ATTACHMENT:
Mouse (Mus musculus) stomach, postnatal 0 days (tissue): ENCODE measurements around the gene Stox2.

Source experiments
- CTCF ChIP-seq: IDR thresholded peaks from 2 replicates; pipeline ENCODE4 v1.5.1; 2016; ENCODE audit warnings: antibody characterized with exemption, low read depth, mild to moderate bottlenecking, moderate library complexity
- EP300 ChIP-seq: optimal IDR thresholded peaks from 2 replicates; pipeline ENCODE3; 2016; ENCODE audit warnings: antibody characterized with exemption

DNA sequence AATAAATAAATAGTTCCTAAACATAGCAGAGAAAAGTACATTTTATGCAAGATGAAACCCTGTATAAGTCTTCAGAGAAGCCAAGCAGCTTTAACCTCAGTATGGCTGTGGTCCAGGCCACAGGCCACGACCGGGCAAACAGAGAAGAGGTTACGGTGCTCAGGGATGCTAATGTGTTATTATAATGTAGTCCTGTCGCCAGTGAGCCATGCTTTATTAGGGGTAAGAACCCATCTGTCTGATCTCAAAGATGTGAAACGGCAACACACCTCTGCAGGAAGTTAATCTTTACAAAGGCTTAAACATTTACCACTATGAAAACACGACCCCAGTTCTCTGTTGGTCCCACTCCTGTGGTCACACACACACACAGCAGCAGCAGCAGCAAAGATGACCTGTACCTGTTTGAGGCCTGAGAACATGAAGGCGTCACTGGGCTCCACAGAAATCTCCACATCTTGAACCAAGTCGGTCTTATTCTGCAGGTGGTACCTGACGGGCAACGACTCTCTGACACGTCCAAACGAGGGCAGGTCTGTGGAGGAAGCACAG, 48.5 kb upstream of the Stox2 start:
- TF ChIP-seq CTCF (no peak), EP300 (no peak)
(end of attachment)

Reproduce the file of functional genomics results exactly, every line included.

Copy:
Mouse (Mus musculus) stomach, postnatal 0 days (tissue): ENCODE measurements around the gene Stox2.

Source experiments
- CTCF ChIP-seq: IDR thresholded peaks from 2 replicates; pipeline ENCODE4 v1.5.1; 2016; ENCODE audit warnings: antibody characterized with exemption, low read depth, mild to moderate bottlenecking, moderate library complexity
- EP300 ChIP-seq: optimal IDR thresholded peaks from 2 replicates; pipeline ENCODE3; 2016; ENCODE audit warnings: antibody characterized with exemption

DNA sequence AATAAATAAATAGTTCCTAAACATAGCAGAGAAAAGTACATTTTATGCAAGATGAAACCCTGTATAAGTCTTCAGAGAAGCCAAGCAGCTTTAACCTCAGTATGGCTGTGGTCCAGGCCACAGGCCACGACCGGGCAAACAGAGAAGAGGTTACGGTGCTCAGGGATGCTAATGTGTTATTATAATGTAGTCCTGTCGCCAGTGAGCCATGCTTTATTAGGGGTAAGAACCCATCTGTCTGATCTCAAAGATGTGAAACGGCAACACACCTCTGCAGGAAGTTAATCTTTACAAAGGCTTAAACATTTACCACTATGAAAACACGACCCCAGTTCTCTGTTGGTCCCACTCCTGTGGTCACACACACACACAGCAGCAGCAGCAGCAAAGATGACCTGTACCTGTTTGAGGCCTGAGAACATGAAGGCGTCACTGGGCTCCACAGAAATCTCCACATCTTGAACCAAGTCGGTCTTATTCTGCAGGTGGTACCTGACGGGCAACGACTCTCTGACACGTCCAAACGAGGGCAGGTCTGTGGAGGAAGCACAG, 48.5 kb upstream of the Stox2 start:
- TF ChIP-seq CTCF (no peak), EP300 (no peak)